Basic Skills 2 Exam 1

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Terms in this set (87)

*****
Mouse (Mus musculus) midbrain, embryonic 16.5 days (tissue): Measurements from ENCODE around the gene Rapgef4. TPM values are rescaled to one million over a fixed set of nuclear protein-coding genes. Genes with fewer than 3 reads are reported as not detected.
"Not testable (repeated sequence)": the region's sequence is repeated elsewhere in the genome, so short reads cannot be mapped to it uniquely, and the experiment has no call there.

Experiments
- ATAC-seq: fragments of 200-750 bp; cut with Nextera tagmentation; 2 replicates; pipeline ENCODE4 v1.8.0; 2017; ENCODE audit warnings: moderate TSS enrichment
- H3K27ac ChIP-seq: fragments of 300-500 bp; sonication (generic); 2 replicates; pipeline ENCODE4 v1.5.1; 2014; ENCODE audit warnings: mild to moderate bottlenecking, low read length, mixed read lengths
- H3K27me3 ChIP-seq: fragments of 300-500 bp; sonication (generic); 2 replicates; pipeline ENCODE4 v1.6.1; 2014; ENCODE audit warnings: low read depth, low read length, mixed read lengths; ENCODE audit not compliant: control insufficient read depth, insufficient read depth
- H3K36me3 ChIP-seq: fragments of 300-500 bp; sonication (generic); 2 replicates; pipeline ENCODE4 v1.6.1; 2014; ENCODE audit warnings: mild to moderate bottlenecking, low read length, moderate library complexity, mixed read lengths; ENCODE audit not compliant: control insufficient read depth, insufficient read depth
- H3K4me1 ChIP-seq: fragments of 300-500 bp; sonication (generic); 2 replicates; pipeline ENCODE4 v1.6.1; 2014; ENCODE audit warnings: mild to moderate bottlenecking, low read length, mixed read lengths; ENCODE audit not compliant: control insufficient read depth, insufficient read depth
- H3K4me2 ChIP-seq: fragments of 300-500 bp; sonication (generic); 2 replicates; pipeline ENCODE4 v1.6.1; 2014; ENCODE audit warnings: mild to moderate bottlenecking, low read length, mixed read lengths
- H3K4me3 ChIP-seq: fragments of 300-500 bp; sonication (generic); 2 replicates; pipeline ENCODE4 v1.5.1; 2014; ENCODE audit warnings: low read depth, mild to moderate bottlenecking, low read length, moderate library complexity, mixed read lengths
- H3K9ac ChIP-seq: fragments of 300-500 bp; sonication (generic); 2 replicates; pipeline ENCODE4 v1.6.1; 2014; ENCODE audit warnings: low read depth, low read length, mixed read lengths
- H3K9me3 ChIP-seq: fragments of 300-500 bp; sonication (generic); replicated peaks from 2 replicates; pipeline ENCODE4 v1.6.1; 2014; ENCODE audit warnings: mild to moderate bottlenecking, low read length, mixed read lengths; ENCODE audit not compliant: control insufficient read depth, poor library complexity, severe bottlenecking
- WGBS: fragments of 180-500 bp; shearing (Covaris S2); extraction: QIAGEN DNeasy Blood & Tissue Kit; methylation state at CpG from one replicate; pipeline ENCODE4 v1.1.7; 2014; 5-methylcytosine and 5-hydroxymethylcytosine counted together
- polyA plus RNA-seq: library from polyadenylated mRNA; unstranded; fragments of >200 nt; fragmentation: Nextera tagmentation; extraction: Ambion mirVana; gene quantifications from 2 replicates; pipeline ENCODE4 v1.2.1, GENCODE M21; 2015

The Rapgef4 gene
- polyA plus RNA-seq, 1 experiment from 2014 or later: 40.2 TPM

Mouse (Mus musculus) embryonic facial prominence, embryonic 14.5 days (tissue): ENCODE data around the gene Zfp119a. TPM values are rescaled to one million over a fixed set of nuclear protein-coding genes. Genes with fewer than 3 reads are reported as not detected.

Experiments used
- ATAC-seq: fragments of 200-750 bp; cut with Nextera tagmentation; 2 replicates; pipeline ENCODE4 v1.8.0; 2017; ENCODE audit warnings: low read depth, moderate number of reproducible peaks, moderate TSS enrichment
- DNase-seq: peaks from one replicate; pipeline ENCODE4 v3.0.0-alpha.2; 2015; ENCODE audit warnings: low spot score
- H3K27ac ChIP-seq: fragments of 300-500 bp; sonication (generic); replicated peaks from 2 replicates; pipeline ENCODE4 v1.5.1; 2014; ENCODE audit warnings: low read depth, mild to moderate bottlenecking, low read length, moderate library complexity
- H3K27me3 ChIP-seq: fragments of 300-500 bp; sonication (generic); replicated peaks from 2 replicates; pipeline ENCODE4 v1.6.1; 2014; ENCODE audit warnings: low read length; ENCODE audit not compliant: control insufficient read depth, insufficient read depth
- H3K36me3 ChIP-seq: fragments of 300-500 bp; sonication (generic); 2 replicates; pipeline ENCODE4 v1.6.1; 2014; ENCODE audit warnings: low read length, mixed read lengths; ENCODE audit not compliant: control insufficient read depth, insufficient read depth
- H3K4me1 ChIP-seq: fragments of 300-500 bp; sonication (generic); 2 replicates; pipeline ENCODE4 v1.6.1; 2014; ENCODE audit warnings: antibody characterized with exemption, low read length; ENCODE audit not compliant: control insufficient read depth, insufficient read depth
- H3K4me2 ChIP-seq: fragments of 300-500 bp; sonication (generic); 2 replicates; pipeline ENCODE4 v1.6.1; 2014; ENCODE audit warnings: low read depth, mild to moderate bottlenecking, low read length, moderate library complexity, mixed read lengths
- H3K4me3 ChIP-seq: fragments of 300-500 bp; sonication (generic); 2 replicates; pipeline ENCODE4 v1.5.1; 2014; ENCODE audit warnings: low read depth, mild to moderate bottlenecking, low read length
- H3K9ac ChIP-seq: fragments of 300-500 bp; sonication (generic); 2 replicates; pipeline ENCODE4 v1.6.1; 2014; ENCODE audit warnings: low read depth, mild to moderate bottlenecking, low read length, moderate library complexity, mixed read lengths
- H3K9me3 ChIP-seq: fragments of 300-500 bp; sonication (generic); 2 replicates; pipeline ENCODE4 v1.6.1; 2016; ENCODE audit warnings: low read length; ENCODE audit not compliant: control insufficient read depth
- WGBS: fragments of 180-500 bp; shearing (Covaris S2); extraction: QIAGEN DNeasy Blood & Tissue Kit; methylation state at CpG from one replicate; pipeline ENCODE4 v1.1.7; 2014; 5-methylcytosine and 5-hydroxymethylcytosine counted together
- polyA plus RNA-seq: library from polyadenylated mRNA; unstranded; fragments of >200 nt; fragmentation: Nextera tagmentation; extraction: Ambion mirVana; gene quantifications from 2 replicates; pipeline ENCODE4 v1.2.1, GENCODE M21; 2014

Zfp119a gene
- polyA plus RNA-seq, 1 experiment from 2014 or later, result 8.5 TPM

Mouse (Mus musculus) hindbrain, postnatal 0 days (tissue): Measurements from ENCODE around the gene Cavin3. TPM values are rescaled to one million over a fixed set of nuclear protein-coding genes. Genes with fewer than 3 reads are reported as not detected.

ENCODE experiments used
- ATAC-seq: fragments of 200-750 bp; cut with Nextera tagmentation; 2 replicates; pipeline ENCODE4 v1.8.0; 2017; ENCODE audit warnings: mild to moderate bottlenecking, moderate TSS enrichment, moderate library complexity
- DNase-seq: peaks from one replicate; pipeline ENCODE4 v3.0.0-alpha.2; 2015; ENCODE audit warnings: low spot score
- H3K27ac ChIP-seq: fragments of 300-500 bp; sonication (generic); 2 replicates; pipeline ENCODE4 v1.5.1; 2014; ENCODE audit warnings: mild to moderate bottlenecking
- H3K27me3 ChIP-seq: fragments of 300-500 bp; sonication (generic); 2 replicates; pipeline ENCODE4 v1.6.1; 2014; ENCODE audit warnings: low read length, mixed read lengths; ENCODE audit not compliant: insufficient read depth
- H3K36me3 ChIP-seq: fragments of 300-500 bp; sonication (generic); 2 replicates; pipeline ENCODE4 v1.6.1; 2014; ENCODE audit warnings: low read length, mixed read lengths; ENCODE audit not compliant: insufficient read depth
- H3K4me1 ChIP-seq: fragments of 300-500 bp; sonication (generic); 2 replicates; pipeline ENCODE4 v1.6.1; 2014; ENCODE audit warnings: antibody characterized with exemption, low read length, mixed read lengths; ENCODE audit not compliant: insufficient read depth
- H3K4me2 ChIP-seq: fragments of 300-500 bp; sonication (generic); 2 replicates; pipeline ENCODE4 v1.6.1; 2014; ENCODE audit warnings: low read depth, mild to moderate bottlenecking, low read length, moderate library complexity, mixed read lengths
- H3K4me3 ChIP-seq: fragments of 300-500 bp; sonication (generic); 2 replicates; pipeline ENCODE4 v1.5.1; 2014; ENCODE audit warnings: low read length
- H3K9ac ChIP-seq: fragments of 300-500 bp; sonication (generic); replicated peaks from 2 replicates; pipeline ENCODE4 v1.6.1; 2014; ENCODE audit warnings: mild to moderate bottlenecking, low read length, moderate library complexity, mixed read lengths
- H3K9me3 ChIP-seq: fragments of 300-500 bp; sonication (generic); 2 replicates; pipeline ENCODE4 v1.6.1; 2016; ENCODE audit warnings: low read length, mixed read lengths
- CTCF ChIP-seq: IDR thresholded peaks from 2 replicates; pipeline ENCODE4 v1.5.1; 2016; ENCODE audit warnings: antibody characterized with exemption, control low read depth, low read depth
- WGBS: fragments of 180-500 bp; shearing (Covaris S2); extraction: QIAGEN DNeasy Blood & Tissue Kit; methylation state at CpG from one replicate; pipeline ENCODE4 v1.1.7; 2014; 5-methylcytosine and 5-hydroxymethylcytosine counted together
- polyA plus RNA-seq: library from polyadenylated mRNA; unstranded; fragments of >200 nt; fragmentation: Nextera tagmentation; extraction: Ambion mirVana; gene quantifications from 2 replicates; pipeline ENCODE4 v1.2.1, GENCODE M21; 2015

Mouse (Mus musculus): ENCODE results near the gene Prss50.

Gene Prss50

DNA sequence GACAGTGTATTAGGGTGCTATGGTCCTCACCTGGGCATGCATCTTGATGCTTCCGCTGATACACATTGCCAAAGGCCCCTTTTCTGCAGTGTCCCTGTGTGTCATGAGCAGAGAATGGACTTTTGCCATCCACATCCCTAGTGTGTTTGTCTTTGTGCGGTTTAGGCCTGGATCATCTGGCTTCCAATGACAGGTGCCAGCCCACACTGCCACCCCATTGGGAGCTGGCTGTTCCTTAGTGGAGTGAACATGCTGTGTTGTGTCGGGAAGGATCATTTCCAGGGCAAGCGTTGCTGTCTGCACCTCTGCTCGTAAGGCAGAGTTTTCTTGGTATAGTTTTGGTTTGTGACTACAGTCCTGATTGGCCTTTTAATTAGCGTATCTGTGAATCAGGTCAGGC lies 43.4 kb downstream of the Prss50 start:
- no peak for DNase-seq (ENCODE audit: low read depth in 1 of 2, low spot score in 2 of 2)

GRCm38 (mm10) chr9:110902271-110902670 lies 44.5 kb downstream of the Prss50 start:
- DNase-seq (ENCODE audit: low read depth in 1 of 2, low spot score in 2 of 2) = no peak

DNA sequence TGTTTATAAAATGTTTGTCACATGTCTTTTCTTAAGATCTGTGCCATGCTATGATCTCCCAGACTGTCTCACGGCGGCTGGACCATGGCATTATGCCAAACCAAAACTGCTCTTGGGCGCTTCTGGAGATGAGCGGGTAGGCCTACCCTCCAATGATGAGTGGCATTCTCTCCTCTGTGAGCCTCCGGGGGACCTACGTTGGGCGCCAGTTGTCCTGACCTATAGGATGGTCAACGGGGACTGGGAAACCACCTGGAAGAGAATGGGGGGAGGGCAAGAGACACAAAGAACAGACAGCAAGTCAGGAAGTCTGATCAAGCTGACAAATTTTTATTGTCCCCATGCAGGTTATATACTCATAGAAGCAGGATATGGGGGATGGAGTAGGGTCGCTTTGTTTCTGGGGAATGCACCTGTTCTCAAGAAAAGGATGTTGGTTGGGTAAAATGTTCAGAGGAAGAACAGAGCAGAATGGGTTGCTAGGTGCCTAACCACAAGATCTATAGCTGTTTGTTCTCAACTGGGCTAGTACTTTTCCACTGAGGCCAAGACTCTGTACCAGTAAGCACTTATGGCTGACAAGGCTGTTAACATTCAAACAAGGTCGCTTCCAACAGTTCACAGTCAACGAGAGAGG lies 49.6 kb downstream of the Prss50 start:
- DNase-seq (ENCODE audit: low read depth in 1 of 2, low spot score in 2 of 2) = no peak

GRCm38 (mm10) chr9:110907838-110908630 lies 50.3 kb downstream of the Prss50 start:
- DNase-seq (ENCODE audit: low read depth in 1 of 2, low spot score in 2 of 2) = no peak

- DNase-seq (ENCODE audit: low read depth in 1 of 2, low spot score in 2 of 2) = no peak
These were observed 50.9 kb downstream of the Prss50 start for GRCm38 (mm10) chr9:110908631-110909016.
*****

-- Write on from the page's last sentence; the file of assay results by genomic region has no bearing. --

Active ROMMovement of a segment within the unrestricted ROM that is produced by active contraction of the muscles crossed that jointActive-assisted ROMAssistance is provided manually or mechanically by an outside force because the prime mover muscles need assistance to complete the motionManual or mechanical/passive stretchingA sustained or intermittent external, end range stretch force, applied with over pressure and by manual contact or a mechanical devices, elongates a shortened muscle tendon unit and periarticular connective tissues by moving a restricted joint just past the available ROMSelf stretchingAny stretching exercise that is carried out independently by a patient after instruction and supervision by a therapistStrengthAbility of contractile tissue to produce tension and a result ant force based on the demands placed on the musclePowerRelated to the strength and speed of movement and is defined as the work produced by a muscle per unit of timeEnduranceAbility to perform low-intensity, repetitive, or sustained activities over a prolonged period of timeIntensityAmount of resistance (weight) imposed on the contracting muscle during each repetition of an exerciseHow to find a patient's 1 rep maxTherapist selects a specific amount of resistance and document how many reps can be completed through the full range before the muscle begins to fatigueExercise orderLarge muscle groups before small muscle groups, multijoint muscles before single joint muscles, high intensity before low intensityDurationTotal number of weeks or months during which a resistance exercise program is carried outConcentric muscle contractionAs the velocity of muscle shortening increases, the force of the muscle can generate decreasesEccentric muscle contractionAs the velocity of active muscle lengthening increases, force production in the muscles initially also increases but then quickly levels offDeconditioningOccurs with prolonged bed rest Results: decreases in max oxygen consumption, cardiac output, and muscular strengthPrinciples of stress trainingChanging the workload by increasing the speed an/or grade of the treadmill or the resistance on the bicycle ergometer An initial workload that is low in terms of the individual's anticipated aerobic threshold Maintains each workload for one minute or longer Terminated the test at the onset of symptoms or a definable abnormality of the ECG When available, measuring the individuals' max oxygen consumptionPurpose of stress testingHelps establish a diagnosis of overt or latent heart disease Evaluates cardiovascular functional capacity as a means of clearing individuals for strenuous work or exercise programs Determines the physical work capacity in kg per minute or the functional capacity in METs Evaluates responses to exercise training and/or preventative programs Assists in the selection and evaluation of appropriate modes of treatment for heart disease Increases individual motivation for entering and adhering to exercise programs Is used clinically to evaluate patients with chest sensations or a history of chest pain to establish the probability that such patients have coronary disease. It can also evaluate the functional capacity of patients with chronic diseasePreparation for stress testingHave had a physical examination Be monitored by ECG and closely observed at rest, during exercise, and during recovery Sign a consent formTermination of stress testingProgressive angina A significant drop in systolic pressure in response to an increasing workload Lightheadedness, confusion, pallor, cyanosis, nausea, or peripheral circulatory insufficiency Abnormal ECG responses including ST segment depression greater than four mm Excessive rise in blood pressure Subject wishes to stopCenter of massPoint that corresponds to the center of the total body mass and is the point where the body is in perfect equilibriumCenter of gravityThe vertical projection of the center of mass to the groundMomentumProduct of mass time velocityLimits of StabilitySway boundaries in which an individual can maintain equilibrium without changing their BOS (base of support)Ground reaction forces and center of pressureContact between our bodies and the ground due to gravity is always accompanied by a reaction from itWhich of the following would fall under the participation section for the ICF model?- walk your daughter down the aisle ** - straining a bicep tendon playing softball - being able to perform a sit to stand from the edge of the bed - pain with walking due to a total knee replacement performed this morningWhich of the following would be an indication to perform passive range elf motion on a joint/limb?The patient's joint/limb is paralyzed or they have no active muscle contractionThe cognitive stage of motor learning is characterized byPatient needs to actively thin about each component and the sequencing of the skilled movementWhich is NOT an indication for stretching- sharp acute pain with movement ** - restricted motion - part of total fitness plan to reduce injury - to reduce post exercise sorenessA physical response to strength training in the neural system could beIncrease in motor unit recruitment Increase rate of firing Increase synchronization of firingIf a muscle performance is to improve, the load must _______________ the metabolic capacity of the muscle being trainedExceedSAID stands forSpecific Adaptation to Imposed DemandsIn the cardiovascular system, the peripheral response to exercise isNet reduction in total peripheral resistanceWhich is NOT a characteristic of the respiratory response to exerciseDecreased oxygen extractionWhich of the following is a criteria for termination of stress testing?Significant drop in systolic pressure in response to an increasing workloadWhich of the following are physiological changes that occur with training?Decreased Boyd fat Decreased triglyceride levels in the blood Increased heat acclimation Increased tensile strength of tendonsKarvonen equationTarget heart rate= ((MHR-RHR) x training %) + RHRT/F: by itself, the vestibular system can give no information about the position of the bodyTrueGive an example of anticipatoryActivation of posterior leg and back extensor prior to a person pulling on a handle when standingWhich strategy is used when the center of mass is displaced beyond the limits of stability?Stepping strategyCTSIB Condition 1 stressed systemNoneCTSIB Condition 2 stressed systemNone, vision is goneCTSIB Condition 3 stressed systemVisionCTSIB condition 4 stressed systemSomatosensoryCTSIB condition 5 stressed systemSomatosensoryCTSIB condition 6 stressed systemVision and somatosensoryCan we disconnect the IV pump from the patientNo, but we can disconnect the IV from the wallIVs allow patients to receive _____________ and _____________Medicine and fluidsTelemetry reads/monitors whatHeart rate/rhythmWhat are three ways oxygen can be administeredNasal cannula High flow nasal cannula Vapotherm/optiflowArterial lines are place in what arteryRadial arteryWhat is the best way to measure a patient's blood pressureArterial lineSomatosensoryAbility to sense your body, ability to feelVestibular/proprioceptionAbility to understand where your body is in spaceExamples of contextual effects that interact with somatosensory and vestibular systemsEnvironment: open or closed Support surface Amount of lighting Effects of gravity and intertidal forces on the body Task characteristicsStatic balance controlMaintain a stable antigravity position while at restDynamic balance controlStabilize the body when the support surface is moving or when the body is moving on a stable surfaceAutomatic balance controlMaintain balance in response to unexpected external perturbationsFeedforward balance controlUtilized for movements that occur too fact to rely on sensory feedbackClosed loop controlUtilized for precision movements that require sensory feedback Ex: maintaining balance while sitting on a ball or standing on a balance beamWhich outcome measure was developed to assess fall risk in older adults?Dynamic gait indexWhich outcome measure would we use to determine a person's visual and somatosensory ability?CTSIBPreschool age kids 3-5 should be physically active....Throughout the day and include a variety of activity typesKids 6-17 yrs old, should do ____________ min of __________ intensity60+ minutes of moderate-vig intensityKids 6-17 yrs old: aerobic guidelines60 min should be mod-vig intensity At least 3 days a week for vig intensityKids 6-17: muscle strengtheningAt least 3 days a weekKids 6-17: bone strengtheningAt least 3 days a weekAdults guidelines: time and intensity150 min- 300 min/week of mod intensity Or 75-150 min/week of vig aerobic intensity Aerobic activity should be sprinkled in throughout the weekAdult guidelines: muscle strengtheningMod-greater intensity involving major muscle groups 2+ days/weekOlder adult guidelines: types of weekly exercisesBalance training, aerobic, and muscle strengtheningOlder adult guidelines: when they can't meet guidelines due to chronic illness/impairmentsAs physically active as possibleOlder adult guidelines: with chronic illness, older adults should beMindful of their condition Exercise to their limitsPregnant women guidelines: time and intensity150 min of mod intensity aerobic activity/week Aerobic should be spread throughout the weekPregnant women guidelines: if they did vig intensity before pregnancy, should they keep doing vig intensityYes they can!Adults with disabilities guidelines: time and intensity150 min/week - 300 min/week of mod intensity 75 min-100min/week of vigorous aerobic exercise Aerobic activity should be spread throughout the weekAdults with disability guidelines: muscle strengthening, intensity and how many days/weekModerate-greater intensity that involve all major muscle groups at least 2 days/weekAdults with disability guidelines: if unable to meet guidelinesAvoid inactivityInactive individuals should start with ________ intensityLowIndividuals with chronic illness should seekAdvice from a healthcare professional